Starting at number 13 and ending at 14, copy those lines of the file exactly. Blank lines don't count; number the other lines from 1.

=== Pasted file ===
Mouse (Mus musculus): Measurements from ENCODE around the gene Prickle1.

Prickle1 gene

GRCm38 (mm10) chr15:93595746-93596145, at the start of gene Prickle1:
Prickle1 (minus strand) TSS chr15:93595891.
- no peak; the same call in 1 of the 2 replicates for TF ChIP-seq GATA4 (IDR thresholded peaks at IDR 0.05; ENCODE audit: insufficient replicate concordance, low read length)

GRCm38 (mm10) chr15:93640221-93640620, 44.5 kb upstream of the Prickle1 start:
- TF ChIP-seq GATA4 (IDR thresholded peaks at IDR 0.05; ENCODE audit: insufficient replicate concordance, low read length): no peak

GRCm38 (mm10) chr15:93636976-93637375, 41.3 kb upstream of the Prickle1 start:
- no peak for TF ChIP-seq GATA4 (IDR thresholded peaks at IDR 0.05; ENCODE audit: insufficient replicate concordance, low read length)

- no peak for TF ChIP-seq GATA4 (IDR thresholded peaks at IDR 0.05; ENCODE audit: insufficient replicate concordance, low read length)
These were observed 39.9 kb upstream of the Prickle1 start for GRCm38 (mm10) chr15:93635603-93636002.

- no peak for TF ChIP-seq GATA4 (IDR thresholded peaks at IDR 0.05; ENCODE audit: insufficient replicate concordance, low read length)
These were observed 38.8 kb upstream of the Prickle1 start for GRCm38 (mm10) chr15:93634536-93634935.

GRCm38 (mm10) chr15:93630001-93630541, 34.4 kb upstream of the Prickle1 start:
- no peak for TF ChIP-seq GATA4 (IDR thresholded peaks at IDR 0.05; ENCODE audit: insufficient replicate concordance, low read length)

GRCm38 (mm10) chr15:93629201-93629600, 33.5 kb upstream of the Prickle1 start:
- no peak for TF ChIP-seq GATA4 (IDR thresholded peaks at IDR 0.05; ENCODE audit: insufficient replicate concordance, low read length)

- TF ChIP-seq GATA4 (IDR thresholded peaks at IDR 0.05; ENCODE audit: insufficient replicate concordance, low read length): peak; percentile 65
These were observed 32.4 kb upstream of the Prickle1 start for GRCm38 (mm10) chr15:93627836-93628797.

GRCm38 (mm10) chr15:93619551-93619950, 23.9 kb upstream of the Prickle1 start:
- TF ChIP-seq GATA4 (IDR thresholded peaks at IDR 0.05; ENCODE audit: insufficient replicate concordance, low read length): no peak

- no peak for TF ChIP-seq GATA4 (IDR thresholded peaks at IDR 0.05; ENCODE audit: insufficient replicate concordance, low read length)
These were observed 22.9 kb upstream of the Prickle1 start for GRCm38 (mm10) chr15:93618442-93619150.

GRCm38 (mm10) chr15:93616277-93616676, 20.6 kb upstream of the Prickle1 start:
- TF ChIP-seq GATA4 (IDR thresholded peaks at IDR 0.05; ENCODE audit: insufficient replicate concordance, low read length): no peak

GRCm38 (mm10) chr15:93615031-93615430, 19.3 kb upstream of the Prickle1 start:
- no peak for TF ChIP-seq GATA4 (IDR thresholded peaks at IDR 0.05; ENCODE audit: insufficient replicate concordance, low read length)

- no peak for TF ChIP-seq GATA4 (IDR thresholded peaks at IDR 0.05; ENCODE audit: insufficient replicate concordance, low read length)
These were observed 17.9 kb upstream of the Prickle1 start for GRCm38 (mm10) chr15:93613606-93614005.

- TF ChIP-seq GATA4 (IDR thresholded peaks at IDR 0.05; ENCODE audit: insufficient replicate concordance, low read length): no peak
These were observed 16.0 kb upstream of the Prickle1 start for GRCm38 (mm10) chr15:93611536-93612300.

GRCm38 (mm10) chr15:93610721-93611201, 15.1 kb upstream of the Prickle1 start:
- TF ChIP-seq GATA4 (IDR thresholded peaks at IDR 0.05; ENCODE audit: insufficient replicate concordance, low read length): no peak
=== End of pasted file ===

These were observed 38.8 kb upstream of the Prickle1 start for GRCm38 (mm10) chr15:93634536-93634935.

GRCm38 (mm10) chr15:93630001-93630541, 34.4 kb upstream of the Prickle1 start: